Demography and Security
Christian Leuprecht: International security strategy: The socio-demographic and economic dawn of a new day, AIES Studien 3/2011, ISSN 2222-9841.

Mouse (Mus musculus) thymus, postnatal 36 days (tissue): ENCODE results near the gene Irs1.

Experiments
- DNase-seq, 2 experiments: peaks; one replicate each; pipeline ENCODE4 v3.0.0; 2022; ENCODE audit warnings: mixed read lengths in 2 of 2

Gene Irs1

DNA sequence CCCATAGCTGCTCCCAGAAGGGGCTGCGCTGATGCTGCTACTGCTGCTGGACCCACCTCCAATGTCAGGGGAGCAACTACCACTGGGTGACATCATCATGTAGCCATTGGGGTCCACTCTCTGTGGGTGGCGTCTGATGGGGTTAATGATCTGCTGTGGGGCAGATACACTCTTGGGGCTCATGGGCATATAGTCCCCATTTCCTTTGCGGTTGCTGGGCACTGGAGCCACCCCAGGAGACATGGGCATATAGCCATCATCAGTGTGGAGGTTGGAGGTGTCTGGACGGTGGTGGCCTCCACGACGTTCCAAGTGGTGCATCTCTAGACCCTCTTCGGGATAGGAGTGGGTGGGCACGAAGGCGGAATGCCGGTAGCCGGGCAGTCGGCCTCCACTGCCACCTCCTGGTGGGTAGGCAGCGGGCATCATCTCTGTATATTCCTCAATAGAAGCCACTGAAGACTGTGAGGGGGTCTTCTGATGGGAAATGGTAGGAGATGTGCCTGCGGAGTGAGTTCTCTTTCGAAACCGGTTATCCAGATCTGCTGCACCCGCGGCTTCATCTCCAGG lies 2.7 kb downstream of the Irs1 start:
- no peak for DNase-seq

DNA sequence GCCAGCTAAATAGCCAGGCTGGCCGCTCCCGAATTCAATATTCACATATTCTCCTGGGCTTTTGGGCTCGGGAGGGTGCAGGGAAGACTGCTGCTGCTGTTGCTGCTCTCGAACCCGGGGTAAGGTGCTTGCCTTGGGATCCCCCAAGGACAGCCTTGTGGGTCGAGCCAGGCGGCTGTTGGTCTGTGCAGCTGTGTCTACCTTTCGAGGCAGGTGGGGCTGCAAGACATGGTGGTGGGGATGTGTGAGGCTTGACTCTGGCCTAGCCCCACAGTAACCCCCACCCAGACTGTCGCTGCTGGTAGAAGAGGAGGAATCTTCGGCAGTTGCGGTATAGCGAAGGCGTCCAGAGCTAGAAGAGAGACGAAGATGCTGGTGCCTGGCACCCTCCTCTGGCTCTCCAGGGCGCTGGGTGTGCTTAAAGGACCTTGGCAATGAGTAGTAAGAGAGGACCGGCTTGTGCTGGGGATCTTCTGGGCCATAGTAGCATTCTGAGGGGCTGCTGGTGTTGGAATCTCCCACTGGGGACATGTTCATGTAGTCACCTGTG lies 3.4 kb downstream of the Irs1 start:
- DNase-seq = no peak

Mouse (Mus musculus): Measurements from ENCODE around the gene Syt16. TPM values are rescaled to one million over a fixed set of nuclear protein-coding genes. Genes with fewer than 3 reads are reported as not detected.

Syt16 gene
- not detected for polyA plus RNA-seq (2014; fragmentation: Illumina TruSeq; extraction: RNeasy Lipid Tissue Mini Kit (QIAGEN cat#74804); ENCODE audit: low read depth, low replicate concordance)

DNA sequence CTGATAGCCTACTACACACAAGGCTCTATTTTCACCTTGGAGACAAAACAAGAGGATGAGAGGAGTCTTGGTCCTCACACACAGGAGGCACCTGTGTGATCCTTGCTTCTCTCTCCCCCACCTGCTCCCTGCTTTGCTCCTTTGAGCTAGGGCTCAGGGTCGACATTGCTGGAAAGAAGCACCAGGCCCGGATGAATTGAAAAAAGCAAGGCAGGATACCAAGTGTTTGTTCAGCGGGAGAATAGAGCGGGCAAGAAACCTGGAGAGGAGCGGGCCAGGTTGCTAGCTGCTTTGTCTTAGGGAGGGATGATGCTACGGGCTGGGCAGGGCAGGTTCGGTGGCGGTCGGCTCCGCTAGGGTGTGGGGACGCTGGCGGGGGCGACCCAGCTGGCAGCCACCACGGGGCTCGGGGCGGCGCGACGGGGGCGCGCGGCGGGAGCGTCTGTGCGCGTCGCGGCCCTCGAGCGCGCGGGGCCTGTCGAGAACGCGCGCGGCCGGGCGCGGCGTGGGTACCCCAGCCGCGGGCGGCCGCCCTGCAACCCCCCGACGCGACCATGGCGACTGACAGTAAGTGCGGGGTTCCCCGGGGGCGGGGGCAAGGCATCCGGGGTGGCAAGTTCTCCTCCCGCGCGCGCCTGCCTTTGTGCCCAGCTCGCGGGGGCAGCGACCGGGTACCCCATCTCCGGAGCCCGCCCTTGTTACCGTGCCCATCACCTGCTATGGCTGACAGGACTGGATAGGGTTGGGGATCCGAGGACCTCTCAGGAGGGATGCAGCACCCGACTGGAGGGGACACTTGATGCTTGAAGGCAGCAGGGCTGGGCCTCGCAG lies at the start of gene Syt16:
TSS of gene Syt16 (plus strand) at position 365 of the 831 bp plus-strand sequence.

The world's socio-demographic and economic plates are undergoing a shift of tectonic proportions. On the one hand, three types of socio-demographic worlds appear to be emerging (see Figure 1): An affluent first world of aging and declining populations, a second world composed of economically dynamic emerging countries with fairly balanced population dynamics that is urbanizing rapidly but risks growing old before it grows rich, and a third world composed of a rump of impoverished states with youthful populations that are growing at exponential rates, especially in urban areas with wholly inadequate infrastructure and services where lagging economies, ethnic affiliations, intense religious convictions, and youth bulges will align to create a "perfect storm" for internal conflict in the near future (National Intelligence Council 2005: 97). Similar to the youthful populations, rapid development, and urbanization of the first half of the nineteenth century, the pressure demographic developments of the twenty-first century are exerting on education, sanitation, energy supply, transportation, food storage and distribution, let alone interethnic relations are raising the spectre of systemic disorder, civil war, and political instability.